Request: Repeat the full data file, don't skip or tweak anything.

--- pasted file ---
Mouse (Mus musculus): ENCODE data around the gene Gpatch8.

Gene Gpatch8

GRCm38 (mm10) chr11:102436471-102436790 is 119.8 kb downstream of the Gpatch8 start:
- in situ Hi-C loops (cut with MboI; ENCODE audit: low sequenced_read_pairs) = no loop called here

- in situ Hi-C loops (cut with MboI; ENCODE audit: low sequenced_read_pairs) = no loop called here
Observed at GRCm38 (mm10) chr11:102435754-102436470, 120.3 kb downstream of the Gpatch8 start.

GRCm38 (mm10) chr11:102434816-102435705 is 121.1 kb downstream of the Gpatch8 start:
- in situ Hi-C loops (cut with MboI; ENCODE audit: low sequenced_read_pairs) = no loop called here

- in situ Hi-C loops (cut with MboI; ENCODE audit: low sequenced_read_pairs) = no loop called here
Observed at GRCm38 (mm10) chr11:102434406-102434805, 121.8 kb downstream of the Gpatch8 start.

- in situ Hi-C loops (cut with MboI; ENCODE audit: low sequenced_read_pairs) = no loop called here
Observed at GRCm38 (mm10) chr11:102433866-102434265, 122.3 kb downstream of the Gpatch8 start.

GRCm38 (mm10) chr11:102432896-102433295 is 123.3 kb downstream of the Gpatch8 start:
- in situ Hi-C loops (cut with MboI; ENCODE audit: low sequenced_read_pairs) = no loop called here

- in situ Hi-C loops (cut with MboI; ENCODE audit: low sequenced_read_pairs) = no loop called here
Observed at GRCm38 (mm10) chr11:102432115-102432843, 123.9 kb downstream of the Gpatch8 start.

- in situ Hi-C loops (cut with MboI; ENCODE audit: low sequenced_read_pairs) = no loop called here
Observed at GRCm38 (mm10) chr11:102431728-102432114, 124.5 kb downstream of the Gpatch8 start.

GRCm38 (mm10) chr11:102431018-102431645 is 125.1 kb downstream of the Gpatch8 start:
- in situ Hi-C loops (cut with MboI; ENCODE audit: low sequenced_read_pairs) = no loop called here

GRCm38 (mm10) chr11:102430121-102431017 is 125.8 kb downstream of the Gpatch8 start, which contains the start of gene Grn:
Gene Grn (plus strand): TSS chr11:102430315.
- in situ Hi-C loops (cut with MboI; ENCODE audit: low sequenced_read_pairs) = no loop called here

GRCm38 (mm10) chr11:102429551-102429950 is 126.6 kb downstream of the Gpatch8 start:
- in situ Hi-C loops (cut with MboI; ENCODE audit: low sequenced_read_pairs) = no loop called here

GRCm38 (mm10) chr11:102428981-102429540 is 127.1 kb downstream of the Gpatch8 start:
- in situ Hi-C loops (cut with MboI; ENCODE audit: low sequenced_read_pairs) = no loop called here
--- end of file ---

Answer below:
Mouse (Mus musculus): ENCODE data around the gene Gpatch8.

Gene Gpatch8

GRCm38 (mm10) chr11:102436471-102436790 is 119.8 kb downstream of the Gpatch8 start:
- in situ Hi-C loops (cut with MboI; ENCODE audit: low sequenced_read_pairs) = no loop called here

- in situ Hi-C loops (cut with MboI; ENCODE audit: low sequenced_read_pairs) = no loop called here
Observed at GRCm38 (mm10) chr11:102435754-102436470, 120.3 kb downstream of the Gpatch8 start.

GRCm38 (mm10) chr11:102434816-102435705 is 121.1 kb downstream of the Gpatch8 start:
- in situ Hi-C loops (cut with MboI; ENCODE audit: low sequenced_read_pairs) = no loop called here

- in situ Hi-C loops (cut with MboI; ENCODE audit: low sequenced_read_pairs) = no loop called here
Observed at GRCm38 (mm10) chr11:102434406-102434805, 121.8 kb downstream of the Gpatch8 start.

- in situ Hi-C loops (cut with MboI; ENCODE audit: low sequenced_read_pairs) = no loop called here
Observed at GRCm38 (mm10) chr11:102433866-102434265, 122.3 kb downstream of the Gpatch8 start.

GRCm38 (mm10) chr11:102432896-102433295 is 123.3 kb downstream of the Gpatch8 start:
- in situ Hi-C loops (cut with MboI; ENCODE audit: low sequenced_read_pairs) = no loop called here

- in situ Hi-C loops (cut with MboI; ENCODE audit: low sequenced_read_pairs) = no loop called here
Observed at GRCm38 (mm10) chr11:102432115-102432843, 123.9 kb downstream of the Gpatch8 start.

- in situ Hi-C loops (cut with MboI; ENCODE audit: low sequenced_read_pairs) = no loop called here
Observed at GRCm38 (mm10) chr11:102431728-102432114, 124.5 kb downstream of the Gpatch8 start.

GRCm38 (mm10) chr11:102431018-102431645 is 125.1 kb downstream of the Gpatch8 start:
- in situ Hi-C loops (cut with MboI; ENCODE audit: low sequenced_read_pairs) = no loop called here

GRCm38 (mm10) chr11:102430121-102431017 is 125.8 kb downstream of the Gpatch8 start, which contains the start of gene Grn:
Gene Grn (plus strand): TSS chr11:102430315.
- in situ Hi-C loops (cut with MboI; ENCODE audit: low sequenced_read_pairs) = no loop called here

GRCm38 (mm10) chr11:102429551-102429950 is 126.6 kb downstream of the Gpatch8 start:
- in situ Hi-C loops (cut with MboI; ENCODE audit: low sequenced_read_pairs) = no loop called here

GRCm38 (mm10) chr11:102428981-102429540 is 127.1 kb downstream of the Gpatch8 start:
- in situ Hi-C loops (cut with MboI; ENCODE audit: low sequenced_read_pairs) = no loop called here